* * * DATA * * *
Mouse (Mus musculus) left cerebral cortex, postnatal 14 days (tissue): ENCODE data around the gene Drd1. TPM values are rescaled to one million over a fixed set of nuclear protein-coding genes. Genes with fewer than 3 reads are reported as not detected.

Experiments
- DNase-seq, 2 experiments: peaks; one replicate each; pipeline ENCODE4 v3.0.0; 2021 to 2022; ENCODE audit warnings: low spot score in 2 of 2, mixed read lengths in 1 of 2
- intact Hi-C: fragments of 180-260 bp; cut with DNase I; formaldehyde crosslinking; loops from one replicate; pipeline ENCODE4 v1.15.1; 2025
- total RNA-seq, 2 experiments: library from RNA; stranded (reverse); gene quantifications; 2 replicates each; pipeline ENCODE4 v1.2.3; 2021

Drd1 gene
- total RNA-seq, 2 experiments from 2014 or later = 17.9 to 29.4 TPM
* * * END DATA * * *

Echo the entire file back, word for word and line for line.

Mouse (Mus musculus) left cerebral cortex, postnatal 14 days (tissue): ENCODE data around the gene Drd1. TPM values are rescaled to one million over a fixed set of nuclear protein-coding genes. Genes with fewer than 3 reads are reported as not detected.

Experiments
- DNase-seq, 2 experiments: peaks; one replicate each; pipeline ENCODE4 v3.0.0; 2021 to 2022; ENCODE audit warnings: low spot score in 2 of 2, mixed read lengths in 1 of 2
- intact Hi-C: fragments of 180-260 bp; cut with DNase I; formaldehyde crosslinking; loops from one replicate; pipeline ENCODE4 v1.15.1; 2025
- total RNA-seq, 2 experiments: library from RNA; stranded (reverse); gene quantifications; 2 replicates each; pipeline ENCODE4 v1.2.3; 2021

Drd1 gene
- total RNA-seq, 2 experiments from 2014 or later = 17.9 to 29.4 TPM